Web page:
Create Your Own Fairy Tale
Everyone loves reading, hearing or watching fairy tales. Many popular movies are based on classic fairy tales, or have fantastical elements (meaning things that can’t happen in real life). And we all love to imagine what might be possible if reality were just a little bit different.
Take some time to explore a variety of fairy tales using the resources below. Some stories may be very familiar, but there are many fairy tales from around the world that you may have never heard of! You can also check out the fairy tale Story Time videos on our Facebook page
Fairy tales vary greatly, but many of them share some common elements. For example, most fairy tales:
- Are set in the past, often “long ago”
- Include magical or other make-believe aspects
- Have clear “good” and “evil” characters
- Present the hero/heroine with a problem that they have to solve using their good qualities
- Teach a lesson or demonstrate the values important to that culture
- Have a happy ending (for the good characters)
Now it’s your turn!!
Be inspired by these fantastical stories, but bring your own imagination and make up your own fairy tale! You can use our Fairy Tale Worksheet to lay out your story like a comic book if you want because any story is improved with pictures!
Fairy Tale Examples
These common fairy tales have been re-told many times and in many ways. Why do you think there are different versions of the same story? If you told someone one of these stories from memory, would it be exactly like a version in a book?
- Sleeping Beauty (France, Mother Goose Tales)
- Cinderella (France, Mother Goose Tales)
- Hansel & Gretel (Germany, Brothers Grimm fairy tales, or Children’s and Household Tales)
- The Sorcerer’s Apprentice (Germany)
- Rumpelstiltskin (Germany, Brothers Grimm fairy tales, or Children’s and Household Tales)
- The Boy Who Cried Wolf (Greece, Aesop’s Fables)
- Jack and the Beanstalk (England)
Most fairy tales started out as part of oral tradition, meaning people learned them by hearing them spoken. They were only written down later and each author puts their own perspective on the story.
You can find fairy tale books at your local library! Some examples available in the Morris County library system include:
- Lon Po Po: A Red-Riding Hood story from China, by Ed Young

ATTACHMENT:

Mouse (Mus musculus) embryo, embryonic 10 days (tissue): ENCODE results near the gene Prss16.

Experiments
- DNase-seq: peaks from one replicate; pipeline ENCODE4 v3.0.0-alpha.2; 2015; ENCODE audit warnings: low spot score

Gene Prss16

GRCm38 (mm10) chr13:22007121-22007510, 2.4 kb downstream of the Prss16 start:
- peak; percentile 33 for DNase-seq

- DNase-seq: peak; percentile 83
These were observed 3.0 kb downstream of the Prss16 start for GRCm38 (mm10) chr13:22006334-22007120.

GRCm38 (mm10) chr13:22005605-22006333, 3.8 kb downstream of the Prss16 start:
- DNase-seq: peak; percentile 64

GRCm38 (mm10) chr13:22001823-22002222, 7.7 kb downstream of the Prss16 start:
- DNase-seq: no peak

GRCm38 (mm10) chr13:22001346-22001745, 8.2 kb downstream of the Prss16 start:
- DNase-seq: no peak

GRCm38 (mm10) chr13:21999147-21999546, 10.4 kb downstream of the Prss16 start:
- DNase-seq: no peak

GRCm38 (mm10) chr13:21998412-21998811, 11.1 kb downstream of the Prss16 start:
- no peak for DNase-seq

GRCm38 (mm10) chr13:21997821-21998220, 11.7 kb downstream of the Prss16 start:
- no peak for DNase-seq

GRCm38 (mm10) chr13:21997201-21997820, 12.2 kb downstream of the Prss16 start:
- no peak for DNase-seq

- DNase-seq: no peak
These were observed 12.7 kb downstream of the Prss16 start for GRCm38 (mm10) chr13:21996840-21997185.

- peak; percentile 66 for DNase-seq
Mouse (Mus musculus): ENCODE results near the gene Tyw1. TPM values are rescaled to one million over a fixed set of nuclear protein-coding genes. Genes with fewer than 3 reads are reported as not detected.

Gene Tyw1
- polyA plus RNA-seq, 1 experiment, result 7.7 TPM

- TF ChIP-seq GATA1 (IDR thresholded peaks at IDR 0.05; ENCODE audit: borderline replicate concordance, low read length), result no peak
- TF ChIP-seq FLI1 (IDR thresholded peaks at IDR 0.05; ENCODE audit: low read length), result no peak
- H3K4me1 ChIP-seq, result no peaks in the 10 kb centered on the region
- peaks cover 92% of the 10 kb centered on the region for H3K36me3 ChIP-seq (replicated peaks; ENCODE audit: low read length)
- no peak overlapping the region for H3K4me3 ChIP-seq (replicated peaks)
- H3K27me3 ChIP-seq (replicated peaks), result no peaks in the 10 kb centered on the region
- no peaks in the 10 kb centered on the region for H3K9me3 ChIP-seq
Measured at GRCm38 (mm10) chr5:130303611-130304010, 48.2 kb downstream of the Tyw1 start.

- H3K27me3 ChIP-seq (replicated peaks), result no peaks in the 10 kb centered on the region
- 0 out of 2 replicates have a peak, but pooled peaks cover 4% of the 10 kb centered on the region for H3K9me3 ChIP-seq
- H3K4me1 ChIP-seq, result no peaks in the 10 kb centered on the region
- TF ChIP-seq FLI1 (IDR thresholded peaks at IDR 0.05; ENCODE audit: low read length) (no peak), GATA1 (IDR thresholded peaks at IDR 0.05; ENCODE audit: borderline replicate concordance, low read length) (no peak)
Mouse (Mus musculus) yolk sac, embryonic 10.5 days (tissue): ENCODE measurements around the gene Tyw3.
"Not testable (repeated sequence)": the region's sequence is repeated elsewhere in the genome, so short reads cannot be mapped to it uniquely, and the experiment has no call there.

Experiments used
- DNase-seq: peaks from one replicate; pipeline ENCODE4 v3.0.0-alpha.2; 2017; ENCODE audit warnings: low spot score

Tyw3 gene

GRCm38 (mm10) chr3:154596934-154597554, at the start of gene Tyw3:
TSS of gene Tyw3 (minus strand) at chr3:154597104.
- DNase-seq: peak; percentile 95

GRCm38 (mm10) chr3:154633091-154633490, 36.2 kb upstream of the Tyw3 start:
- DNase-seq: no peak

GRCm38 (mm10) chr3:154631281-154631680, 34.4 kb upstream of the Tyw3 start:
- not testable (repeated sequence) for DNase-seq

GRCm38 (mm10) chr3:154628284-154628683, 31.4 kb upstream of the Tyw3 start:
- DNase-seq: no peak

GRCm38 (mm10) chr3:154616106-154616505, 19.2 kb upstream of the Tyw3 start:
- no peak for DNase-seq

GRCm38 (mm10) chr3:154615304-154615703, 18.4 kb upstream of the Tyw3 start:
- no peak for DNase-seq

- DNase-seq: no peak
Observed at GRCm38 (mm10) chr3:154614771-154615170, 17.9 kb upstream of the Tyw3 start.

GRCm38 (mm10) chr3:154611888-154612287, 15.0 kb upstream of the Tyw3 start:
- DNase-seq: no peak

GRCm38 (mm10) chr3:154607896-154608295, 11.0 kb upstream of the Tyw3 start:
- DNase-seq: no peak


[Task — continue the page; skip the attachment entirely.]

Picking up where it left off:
- Fairy Tale Comics, by Chris Duffy
- The Land of Stories: A Treasury of Classic Fairy Tales, by Chris Colfer
- Richard Scarry’s Best Nursery Tales Ever, by Richard Scarry
- Japanese Tales, edited by Royall Tylor
Here are some other fairy tale books you might want to check out that offer a more multicultural telling of familiar stories.
You can also find online many of the original published versions of fairy tales, including translations of tales from around the world! See below for links to some of these. Do similar themes show up in stories from different cultures?
Parents, please be advised: Original fairy tales were written very differently than contemporary fairy tales and often incorporate themes that 21st century audiences might find uncomfortable. Parental discretion is advised.
- Mother Goose Tales, a popular children’s book in the United States, was translated from French. You can also find selections from Mother Goose Tales in our Story Time videos
- Aesop’s Fables often feature animals
- The German Brothers Grimm often presented dark versions of tales, not always with happy endings
- Check out some miscellaneous illustrated fairy tales
- There are many fairy tales from India
- Fairy and Folk Tales of the Irish Peasantry features some of the many Irish fairy tales
- For some Italian fairy tales, try Stories from Pentamerone
- One Thousand and One Nights, is a collection of Middle Eastern folk tales. Aladdin was added when this collection was translated into French.
- Check out these English adaptations of Japanese fairy tales